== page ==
On my desk stands a miniature of an Easter Island moai, carved for me by a Rapa Nui craftsman from the same stone his ancestors used for the world-famous monoliths. It is precious to me, but it is also an uneasy symbol of humanity’s precarious relationship with the material world. The original 13-foot ancestor statues were quarried in the Middle Ages with a fervour to match any modern production line; more than 800 were carved and dragged into position using rope and log rollers hewn from timber, before somebody cut down the last mature tree on the isolated habitat. Ecological collapse ensued, bringing strife and starvation.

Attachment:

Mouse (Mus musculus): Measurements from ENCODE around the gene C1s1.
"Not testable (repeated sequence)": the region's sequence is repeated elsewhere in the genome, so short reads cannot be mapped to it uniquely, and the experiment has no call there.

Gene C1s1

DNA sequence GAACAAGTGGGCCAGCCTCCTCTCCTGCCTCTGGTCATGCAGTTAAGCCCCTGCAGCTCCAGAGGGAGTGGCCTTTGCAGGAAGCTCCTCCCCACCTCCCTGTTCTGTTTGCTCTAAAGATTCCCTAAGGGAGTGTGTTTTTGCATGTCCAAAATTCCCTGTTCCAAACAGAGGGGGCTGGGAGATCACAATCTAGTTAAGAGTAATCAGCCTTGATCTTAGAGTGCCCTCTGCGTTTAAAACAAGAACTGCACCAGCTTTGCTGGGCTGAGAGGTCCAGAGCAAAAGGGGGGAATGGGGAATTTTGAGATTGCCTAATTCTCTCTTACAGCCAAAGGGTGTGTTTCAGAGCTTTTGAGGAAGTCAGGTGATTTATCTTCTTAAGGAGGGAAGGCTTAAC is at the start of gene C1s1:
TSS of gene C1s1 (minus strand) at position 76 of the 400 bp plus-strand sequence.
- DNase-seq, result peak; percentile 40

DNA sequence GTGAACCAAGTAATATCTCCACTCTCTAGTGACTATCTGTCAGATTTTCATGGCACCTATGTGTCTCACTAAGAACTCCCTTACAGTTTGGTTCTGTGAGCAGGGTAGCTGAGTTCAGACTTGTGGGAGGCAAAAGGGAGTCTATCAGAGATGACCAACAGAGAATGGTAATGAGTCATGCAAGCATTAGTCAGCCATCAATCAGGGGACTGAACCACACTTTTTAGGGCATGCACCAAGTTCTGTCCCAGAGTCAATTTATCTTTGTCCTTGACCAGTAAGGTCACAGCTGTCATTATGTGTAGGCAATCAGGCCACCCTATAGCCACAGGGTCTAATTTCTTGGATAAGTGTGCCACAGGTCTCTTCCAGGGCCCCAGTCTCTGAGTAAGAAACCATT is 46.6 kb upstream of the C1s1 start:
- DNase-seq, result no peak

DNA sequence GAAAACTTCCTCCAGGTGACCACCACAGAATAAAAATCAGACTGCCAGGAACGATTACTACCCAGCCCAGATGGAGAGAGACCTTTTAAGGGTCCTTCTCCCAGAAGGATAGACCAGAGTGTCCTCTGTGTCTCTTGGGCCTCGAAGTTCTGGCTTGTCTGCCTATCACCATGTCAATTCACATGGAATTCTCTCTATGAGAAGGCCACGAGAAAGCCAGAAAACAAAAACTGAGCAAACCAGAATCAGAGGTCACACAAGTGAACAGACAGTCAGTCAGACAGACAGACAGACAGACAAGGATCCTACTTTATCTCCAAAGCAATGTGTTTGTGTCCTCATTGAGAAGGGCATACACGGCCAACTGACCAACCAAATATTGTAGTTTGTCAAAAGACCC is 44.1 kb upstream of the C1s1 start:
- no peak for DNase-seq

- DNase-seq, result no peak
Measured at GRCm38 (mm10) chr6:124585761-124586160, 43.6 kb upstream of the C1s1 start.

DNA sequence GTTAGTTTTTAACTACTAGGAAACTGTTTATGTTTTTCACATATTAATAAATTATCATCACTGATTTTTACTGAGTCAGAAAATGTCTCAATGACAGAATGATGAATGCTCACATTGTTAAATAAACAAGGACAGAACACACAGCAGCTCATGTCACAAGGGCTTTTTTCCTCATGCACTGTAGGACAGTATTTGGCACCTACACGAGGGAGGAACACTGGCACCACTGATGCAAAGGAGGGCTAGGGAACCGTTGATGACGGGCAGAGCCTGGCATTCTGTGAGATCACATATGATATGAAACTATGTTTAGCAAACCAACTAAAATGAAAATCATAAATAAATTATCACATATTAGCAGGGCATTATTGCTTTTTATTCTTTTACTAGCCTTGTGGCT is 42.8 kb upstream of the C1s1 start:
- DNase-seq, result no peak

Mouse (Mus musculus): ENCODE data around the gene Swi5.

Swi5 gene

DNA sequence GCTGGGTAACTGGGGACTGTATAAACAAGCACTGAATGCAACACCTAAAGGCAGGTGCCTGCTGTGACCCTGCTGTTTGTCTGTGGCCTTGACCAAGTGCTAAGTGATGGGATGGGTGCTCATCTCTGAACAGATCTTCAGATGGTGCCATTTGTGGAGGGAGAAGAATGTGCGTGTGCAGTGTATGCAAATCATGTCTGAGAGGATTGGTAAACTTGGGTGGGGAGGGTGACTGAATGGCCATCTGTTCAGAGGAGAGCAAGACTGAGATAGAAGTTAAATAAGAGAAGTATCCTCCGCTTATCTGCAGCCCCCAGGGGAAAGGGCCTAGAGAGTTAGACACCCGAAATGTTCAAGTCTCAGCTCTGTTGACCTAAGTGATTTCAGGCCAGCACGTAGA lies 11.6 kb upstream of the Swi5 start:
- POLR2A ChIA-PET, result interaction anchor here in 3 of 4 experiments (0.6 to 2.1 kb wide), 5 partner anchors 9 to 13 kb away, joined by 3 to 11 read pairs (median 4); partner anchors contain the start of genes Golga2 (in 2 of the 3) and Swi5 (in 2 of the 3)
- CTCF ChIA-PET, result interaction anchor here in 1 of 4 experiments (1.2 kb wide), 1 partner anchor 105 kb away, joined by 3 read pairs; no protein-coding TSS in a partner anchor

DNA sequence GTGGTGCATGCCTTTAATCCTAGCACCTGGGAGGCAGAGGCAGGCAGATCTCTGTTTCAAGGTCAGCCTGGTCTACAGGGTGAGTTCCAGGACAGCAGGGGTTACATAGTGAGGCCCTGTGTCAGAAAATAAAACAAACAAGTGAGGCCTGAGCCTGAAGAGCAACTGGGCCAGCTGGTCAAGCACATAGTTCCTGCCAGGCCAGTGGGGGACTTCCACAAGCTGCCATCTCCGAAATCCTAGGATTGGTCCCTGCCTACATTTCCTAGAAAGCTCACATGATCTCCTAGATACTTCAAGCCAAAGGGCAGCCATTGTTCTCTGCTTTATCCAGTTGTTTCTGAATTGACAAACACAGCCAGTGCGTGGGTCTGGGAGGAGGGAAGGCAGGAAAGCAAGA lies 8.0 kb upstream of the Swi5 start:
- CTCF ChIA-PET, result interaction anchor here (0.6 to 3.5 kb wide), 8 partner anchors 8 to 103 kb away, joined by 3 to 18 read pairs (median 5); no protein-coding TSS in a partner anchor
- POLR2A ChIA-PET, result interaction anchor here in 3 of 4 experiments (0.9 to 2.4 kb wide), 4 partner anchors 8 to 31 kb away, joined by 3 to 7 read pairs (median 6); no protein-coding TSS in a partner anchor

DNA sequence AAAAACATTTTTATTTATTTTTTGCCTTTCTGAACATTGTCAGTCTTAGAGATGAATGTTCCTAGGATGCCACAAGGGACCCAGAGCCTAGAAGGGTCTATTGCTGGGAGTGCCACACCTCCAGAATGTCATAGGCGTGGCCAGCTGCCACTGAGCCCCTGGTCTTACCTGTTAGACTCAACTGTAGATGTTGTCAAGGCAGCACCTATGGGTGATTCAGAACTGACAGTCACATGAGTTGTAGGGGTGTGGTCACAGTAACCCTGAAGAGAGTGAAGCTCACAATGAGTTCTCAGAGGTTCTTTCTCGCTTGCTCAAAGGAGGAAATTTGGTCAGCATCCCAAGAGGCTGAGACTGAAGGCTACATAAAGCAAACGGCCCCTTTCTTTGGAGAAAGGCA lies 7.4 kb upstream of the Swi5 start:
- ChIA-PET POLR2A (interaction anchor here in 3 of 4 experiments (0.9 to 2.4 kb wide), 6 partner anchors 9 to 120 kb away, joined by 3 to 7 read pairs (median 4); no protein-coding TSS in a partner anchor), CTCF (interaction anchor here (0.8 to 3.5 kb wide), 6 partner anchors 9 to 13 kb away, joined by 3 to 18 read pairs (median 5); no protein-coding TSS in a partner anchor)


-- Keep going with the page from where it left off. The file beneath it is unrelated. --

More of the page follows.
You would think that this blunt parable of unsustainable consumption would help me moderate my relationship with my stuff.But my mobile contract is nearly up, and  shiny new iPhones beckon. My desktop moai is frowning reproachfully: what kind of object needs to be replaced every two years? At least statues endure.

To read the rest of the Comprehension Passage & practise answering P2 Questions, do click on the links below:

P2 #14 (‘Materialism’)_PASSAGE

P2 #14 (‘Materialism’)_QUESTIONS

P2 #14 (‘Materialism’)_ANSWERS